A female employee of the stable told the plaintiff to sign the book that was on the table. Plaintiff and his wife testified that plaintiff asked why he had to sign since he had not signed anything two days prior on the previous lesson, and that the employee answered that if he was going to take a lesson he did not have to sign the "SIGN IN" sheet because it was for people going on a cross-country trail ride, but by this time the plaintiff had already signed it. The employee denied any conversation with plaintiff with reference to signing the sheet and testified that all riders were to sign, including those who were taking lessons. Plaintiff testified that the employee did not point out any of the language nor did she tell the plaintiff that what he was signing contained an exculpatory clause or was in the nature of a release of liability of the defendants.

The plaintiff went out into the riding ring and mounted the horse. Thereafter, the facts are in dispute. The plaintiff contends after getting up on the horse, he took his feet out of the stirrups because they were too short and was sitting astride the horse waiting for the stirrups to be adjusted. A stableman had thrown the reins of the horse over its neck. The plaintiff was seated on the horse for perhaps ten to fifteen seconds when the stableman let go of the horse. The horse jerked its head up, turned a half circle, bucked, and the plaintiff was thrown off. There was testimony that there was an open stable door, in support of plaintiff's theory that the horse bolted toward it.

The defendants testified that the stirrups had been adjusted for the proper length of the plaintiff, that the plaintiff had placed his legs in the stirrups, and thereafter, the horse slowly started to walk while the plaintiff had his legs out of the stirrups when he slowly rolled off the horse, thereby sustaining the injury. All the defense witnesses testified that the stable doors were closed.

The court at the close of all the evidence made the following statement to the jury:

"During the course of this trial we have been speaking about a register that was signed, a piece of paper that was signed, a release that was signed. I have gone over this instrument and I believe from a standpoint of law this is not a release liability. I am not going to admit the exhibit into evidence and I ask that you disregard any testimony regarding a release.

"The sole questions are those as I said before, first, are the defendants guilty of negligence. Was the defendant free from contributory negligence and were the injuries resulting in the nature and extent thereof. I know sometimes it's difficult to say how to put it out of your mind but I ask you not to consider that element in this lawsuit any longer. I think it is not a legal release, in other words."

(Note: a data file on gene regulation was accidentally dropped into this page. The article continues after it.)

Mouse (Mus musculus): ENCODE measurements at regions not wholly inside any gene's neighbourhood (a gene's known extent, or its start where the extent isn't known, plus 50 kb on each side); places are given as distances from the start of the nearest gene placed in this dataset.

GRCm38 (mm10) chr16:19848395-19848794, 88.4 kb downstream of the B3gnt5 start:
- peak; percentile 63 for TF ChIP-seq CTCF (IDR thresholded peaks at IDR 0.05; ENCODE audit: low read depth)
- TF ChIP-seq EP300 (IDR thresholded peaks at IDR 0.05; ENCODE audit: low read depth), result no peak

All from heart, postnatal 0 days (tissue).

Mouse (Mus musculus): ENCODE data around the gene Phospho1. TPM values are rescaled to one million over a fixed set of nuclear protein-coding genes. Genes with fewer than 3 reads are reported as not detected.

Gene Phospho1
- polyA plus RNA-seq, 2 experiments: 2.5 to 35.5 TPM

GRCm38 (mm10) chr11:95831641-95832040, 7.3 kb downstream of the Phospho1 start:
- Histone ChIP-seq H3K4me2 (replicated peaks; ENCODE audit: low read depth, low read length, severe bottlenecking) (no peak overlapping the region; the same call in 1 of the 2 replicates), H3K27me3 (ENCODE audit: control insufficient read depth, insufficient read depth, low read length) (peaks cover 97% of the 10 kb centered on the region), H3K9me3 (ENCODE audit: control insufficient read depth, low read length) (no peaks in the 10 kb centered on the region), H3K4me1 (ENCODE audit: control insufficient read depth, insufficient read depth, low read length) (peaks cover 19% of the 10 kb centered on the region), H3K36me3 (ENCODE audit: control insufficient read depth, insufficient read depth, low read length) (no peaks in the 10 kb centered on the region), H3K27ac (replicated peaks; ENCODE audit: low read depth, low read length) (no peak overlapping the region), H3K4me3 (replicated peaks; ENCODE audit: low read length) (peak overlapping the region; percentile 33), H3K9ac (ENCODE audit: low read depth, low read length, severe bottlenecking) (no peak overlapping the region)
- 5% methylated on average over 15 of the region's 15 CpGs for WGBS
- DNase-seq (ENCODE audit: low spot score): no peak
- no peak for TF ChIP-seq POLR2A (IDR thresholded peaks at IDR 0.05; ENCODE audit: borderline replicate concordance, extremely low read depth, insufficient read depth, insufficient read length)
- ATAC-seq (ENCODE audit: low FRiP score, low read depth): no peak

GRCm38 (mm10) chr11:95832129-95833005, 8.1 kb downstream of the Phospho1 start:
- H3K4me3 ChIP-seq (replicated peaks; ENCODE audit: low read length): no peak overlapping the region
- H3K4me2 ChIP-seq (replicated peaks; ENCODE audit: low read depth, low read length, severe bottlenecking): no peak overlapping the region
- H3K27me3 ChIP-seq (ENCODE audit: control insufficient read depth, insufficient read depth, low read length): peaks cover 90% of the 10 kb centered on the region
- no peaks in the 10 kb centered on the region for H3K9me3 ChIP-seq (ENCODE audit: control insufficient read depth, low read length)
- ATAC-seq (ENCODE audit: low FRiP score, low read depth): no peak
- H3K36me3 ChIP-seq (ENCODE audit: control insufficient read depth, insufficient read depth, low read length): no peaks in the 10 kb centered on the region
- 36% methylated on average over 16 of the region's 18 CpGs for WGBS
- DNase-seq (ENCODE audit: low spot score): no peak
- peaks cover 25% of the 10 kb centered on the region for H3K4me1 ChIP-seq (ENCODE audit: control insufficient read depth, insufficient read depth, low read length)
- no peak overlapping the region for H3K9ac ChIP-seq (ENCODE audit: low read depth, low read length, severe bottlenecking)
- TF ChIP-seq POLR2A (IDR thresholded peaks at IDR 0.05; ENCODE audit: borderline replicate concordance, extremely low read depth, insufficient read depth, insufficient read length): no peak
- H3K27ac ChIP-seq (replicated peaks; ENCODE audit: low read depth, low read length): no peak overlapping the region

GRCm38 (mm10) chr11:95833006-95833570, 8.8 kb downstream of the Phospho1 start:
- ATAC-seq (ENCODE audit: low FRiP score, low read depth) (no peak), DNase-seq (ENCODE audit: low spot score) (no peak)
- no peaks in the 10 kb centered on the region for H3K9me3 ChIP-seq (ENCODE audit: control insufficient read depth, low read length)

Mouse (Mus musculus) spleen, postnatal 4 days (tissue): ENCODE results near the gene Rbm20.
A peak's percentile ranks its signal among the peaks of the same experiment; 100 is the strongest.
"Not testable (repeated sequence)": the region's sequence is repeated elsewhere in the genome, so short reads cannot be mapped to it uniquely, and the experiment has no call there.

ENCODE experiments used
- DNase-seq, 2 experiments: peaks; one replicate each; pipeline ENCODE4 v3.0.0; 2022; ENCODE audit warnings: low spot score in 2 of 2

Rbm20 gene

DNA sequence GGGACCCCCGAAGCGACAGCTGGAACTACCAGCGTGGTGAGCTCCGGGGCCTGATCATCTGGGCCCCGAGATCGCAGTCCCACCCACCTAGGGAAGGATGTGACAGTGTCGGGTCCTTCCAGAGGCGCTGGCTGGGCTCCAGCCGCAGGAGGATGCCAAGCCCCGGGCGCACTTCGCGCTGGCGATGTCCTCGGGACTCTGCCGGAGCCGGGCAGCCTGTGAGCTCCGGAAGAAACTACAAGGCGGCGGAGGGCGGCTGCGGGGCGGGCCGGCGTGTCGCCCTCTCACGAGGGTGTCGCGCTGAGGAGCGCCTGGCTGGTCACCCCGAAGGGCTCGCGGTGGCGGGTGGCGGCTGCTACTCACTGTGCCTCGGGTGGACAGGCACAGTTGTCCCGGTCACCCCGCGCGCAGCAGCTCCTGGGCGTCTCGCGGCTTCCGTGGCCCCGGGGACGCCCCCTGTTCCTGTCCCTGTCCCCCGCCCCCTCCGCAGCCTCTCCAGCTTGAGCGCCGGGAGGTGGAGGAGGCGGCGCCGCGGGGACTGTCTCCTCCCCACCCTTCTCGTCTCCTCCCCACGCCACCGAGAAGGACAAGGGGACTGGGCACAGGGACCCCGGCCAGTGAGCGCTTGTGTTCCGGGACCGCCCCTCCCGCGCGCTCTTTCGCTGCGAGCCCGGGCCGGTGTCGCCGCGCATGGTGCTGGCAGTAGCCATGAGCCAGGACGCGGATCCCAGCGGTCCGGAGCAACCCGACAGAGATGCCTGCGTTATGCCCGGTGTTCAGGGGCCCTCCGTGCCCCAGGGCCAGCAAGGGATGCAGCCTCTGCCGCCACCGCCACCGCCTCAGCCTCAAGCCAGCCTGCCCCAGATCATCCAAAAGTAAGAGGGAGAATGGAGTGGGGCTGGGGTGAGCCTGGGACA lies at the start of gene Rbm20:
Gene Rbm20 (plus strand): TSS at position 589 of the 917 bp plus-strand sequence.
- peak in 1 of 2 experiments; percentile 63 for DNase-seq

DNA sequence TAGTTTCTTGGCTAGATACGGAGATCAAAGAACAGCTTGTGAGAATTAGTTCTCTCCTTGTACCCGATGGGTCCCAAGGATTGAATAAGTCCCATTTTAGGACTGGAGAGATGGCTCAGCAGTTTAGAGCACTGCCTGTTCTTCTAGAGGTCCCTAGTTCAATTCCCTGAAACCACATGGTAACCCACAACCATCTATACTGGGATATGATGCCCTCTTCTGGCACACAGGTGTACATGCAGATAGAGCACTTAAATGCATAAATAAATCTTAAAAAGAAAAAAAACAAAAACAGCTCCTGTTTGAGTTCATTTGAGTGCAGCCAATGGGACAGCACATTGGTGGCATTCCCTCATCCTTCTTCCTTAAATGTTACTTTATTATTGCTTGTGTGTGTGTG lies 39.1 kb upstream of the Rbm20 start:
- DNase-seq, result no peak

Dealing first with the issue as to whether or not exculpatory clauses are valid under the laws of this State, we hold that clauses that exculpate a person from the consequences of his negligence are sustained in absence of any statute voiding them. In Owen v. Vic Tanny's Enterprises, 48 Ill. App.2d 344, 348, 199 N.E.2d 280 (1964), an exculpatory clause was held valid for use of gymnasium facilities.

However, whether the exculpatory clause is binding due to the circumstances surrounding its execution is one of fact which must be determined by the trier of fact, in this case, the jury. Whether or not the exculpatory clause contained in the "SIGN IN" sheet is binding upon the plaintiff in this cause of action was one of fact for the jury to determine.

In Jeute v. Jarnowski, 393 F.2d 513, 515 (1968), the Seventh Circuit Court of Appeals held that the trial court erred in entering summary judgment, on the basis that the circumstances surrounding the signing of an exculpatory clause dealing with plaintiff's action for damages when he was thrown to the ground and injured while mounting a horse, was one of fact and not a proper matter for disposition by summary judgment.

Further, see Moore v. Edmonds, 384 Ill. 535, 548, 549, 52 N.E.2d 216 (1943).

Illinois courts subscribe to the distinction between fraud in the execution or mistake in execution and fraud or misrepresentation as to collateral matters or as to the nature and value of the consideration. When the fraud goes to the collateral matters, equity must overturn the release, but, when the fraud or misrepresentation go as to the execution of the document itself, then this matter is to be determined in law by the trier or the facts.

In Chicago City Ry. Co. v. Uhter, 212 Ill. 174, 72 N.E. 195 (1904) at Page 176, the court held: